The goal of the summit is to engage the community in a meaningful dialogue regarding current issues of addiction and recovery in our community, discuss strategies to enhance opportunities for recovery and the community's role in supporting recovery, and to provide direct community input and direction for further development of the Bangor Area Recovering Community Coalition. Registration is $25/person (scholarships available). Get more info

Uniting Maine Recovery Communities: We are not alone! (9/19/09)
China Lake Conference Center, China
9:00am - 4:00pm
This recovery leadership retreat sponsored by Maine Alliance for Addiction Recovery (MAAR) will offer workshops to strengthen recovery community cohesiveness and leadership. Workshops will include Recovery & Deep Ecology, The Language of Recovery Advocacy and Families in Recovery. Get more info

Recovery & Wellness Resource Fair (9/23/09) 
Wayside Soup Kitchen, Portland
2:00pm - 4:00pm
The Overdose Prevention Project's annual event serves to reach out to community members accessing services at Preble Street Resource Center. Over 20 area service providers, including Crossroads for Women, will be able to make face-to-face contact with consumers while sharing resources and materials. Free food, fun and prizes! Get more info

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Crossroads for Women
Crossroads for Women addresses substance abuse and mental health so that women and their families can live healthy lives. FMI, call 207.773.9931 or visit our website.

Jennifer Barbour
Jennifer Barbour, communications specialist
Crossroads for Women

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Crossroads in the Portland Press Herald

Recovery Month Events in Maine & Beyond

Share Your Story to Celebrate Crossroads' 35th Anniversary!

Crossroads for Women is looking for alumnae to share their stories of treatment and recovery gained, in part, through Crossroads for Women. Write an article or poem. Share some original artwork that is inspired by recovery. Or, simply give us a call and tell us your story, and we'll write it for you. You can remain anonymous, if you'd like. We'll feature stories and other inspirations in our e-Newsletter, blog, Facebook and/or website to celebrate our 35th anniversary in October! FMI, call Jen at 207.773.9931, ext. 128 or email.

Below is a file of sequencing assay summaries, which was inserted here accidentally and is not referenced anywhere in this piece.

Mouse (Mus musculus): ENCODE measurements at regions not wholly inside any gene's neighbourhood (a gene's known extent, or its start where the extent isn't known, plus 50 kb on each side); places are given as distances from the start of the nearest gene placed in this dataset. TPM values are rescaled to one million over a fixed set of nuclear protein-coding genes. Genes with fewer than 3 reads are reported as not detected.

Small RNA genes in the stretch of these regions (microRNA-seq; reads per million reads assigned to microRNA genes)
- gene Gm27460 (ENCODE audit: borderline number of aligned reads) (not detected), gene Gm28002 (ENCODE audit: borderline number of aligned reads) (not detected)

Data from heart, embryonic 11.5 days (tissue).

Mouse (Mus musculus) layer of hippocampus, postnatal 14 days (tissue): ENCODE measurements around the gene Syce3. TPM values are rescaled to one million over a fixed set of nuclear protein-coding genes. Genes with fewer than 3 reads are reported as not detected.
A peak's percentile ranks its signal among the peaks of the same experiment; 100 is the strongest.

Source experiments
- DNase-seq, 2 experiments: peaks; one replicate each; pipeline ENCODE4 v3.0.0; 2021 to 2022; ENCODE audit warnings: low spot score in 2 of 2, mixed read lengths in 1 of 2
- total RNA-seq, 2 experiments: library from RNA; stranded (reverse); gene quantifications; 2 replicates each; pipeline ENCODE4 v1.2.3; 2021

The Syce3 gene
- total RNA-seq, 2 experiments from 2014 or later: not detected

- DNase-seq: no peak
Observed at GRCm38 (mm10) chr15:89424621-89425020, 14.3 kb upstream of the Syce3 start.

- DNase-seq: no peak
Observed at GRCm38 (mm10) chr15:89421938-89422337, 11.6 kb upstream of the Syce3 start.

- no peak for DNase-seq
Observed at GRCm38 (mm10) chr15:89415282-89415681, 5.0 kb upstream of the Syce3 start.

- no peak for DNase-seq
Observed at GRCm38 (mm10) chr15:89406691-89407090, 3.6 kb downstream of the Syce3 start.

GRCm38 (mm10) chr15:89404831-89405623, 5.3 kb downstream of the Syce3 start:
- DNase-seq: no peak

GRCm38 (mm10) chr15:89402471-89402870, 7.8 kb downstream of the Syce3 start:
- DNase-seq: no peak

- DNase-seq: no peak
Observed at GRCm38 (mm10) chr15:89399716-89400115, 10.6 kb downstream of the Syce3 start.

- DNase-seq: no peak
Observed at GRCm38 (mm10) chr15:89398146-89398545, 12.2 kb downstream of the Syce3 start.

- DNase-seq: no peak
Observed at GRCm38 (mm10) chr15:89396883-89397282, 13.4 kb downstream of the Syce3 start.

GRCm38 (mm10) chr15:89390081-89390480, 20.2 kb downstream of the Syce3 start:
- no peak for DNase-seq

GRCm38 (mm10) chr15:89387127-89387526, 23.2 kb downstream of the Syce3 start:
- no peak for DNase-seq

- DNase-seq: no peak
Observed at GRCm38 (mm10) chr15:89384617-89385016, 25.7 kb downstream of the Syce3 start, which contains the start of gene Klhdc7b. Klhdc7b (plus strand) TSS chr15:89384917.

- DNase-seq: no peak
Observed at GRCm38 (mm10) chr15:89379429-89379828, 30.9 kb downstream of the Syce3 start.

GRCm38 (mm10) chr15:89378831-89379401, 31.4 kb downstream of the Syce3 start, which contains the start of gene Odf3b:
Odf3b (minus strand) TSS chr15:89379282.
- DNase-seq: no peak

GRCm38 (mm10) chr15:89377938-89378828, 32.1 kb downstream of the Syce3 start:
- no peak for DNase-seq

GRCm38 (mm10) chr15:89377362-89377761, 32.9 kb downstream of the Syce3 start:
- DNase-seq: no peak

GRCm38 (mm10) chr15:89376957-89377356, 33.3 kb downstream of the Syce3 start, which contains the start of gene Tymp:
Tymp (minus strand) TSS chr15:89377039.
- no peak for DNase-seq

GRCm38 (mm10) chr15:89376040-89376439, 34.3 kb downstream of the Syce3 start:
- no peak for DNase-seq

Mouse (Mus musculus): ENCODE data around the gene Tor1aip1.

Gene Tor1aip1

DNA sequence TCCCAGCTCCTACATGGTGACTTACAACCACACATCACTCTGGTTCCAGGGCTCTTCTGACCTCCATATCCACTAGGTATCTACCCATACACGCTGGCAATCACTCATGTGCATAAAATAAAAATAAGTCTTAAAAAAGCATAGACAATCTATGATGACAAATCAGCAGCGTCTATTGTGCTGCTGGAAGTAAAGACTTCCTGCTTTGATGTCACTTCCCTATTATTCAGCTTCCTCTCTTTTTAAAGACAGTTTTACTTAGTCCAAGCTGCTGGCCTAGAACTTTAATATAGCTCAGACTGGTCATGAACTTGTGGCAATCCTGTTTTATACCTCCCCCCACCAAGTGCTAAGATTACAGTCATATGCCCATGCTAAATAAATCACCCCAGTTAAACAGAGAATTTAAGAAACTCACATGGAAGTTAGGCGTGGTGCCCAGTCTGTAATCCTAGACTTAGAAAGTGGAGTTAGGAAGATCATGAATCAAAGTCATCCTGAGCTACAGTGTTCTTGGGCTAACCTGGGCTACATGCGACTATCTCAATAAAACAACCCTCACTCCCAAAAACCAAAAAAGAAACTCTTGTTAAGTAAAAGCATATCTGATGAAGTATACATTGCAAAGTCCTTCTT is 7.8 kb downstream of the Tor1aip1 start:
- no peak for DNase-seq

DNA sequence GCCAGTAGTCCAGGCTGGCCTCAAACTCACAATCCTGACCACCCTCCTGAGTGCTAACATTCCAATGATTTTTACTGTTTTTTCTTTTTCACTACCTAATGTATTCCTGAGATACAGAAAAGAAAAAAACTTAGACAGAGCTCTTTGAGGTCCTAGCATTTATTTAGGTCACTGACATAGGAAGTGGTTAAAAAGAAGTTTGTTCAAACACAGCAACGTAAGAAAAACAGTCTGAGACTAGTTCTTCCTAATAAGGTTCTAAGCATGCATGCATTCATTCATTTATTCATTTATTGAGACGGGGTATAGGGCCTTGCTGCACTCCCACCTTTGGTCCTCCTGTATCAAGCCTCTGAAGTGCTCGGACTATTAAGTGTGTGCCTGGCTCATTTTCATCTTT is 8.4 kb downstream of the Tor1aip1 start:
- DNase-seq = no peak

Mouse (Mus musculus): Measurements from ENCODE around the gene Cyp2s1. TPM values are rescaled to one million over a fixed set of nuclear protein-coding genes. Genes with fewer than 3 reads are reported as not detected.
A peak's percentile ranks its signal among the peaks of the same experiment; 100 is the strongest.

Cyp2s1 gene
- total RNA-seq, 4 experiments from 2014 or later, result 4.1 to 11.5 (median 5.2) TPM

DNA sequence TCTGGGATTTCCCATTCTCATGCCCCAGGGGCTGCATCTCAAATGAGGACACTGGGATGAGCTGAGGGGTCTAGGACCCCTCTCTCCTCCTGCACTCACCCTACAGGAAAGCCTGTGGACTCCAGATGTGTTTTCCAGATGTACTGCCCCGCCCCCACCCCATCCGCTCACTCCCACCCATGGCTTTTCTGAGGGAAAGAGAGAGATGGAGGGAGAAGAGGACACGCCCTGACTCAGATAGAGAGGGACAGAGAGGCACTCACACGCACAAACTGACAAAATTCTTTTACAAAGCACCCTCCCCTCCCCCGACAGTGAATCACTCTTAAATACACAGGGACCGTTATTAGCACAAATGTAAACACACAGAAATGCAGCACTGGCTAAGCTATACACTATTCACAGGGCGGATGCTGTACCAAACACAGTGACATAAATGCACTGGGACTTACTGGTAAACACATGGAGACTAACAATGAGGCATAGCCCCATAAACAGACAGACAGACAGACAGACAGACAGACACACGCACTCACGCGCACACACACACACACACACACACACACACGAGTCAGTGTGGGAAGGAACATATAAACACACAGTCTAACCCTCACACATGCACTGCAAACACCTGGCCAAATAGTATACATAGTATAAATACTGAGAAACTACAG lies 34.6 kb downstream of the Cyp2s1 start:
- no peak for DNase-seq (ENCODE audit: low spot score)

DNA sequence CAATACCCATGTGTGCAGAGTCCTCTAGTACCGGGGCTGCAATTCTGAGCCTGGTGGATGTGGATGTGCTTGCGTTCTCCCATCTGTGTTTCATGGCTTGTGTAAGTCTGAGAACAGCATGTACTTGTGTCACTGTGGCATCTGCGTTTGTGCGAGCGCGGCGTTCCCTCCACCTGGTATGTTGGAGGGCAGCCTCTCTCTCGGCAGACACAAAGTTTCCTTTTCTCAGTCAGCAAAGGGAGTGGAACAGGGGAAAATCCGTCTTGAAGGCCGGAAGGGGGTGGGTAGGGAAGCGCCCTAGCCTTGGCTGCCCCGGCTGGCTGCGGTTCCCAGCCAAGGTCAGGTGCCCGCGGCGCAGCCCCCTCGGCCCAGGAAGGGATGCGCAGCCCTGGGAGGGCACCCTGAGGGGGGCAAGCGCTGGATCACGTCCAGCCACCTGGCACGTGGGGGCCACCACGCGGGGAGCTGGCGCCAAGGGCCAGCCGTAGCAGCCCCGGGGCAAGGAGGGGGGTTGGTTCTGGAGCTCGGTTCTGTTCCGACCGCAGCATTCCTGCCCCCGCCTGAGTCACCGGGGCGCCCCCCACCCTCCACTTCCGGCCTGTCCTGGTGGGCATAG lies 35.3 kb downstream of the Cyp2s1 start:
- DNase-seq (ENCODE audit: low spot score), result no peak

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From our Blog
Women & Substance Abuse blog

3 Things to Take Away from the Tragedies of Schuler, Jackson and Mays

There has been a lot of media coverage lately around the tragic deaths of Long Island mom Diane Schuler, pop star Michael Jackson and pitchman Billy Mays. All of the stories include allegations of alcohol and / or drug abuse or misuse. All include real people whose lives were taken too soon. And all of the stories leave mourning families with a whole lot of questions. So, what can we take away from these tragic stories? Read More

Study Shows Interventions for Family Members with Addicted Loved Ones Reduces Stress

While it is known that people with a close family member addicted to drugs or alcohol can experience multiple symptoms of physical and psychological stress, these family members are not often intervened with in a medical setting. A recent study coming out of England shows that brief and/or full interventions for family members dealing with an addicted loved one both reduce emotional stress and increase the ability to use coping skills. Read More

Crossroads Links

Local Links

21 Reasons
211 Maine
AA Maine
Al-Anon Maine
ME Office of Substance Abuse
NA Maine
Nar-Anon Maine
Substance Abuse Prevention, Portland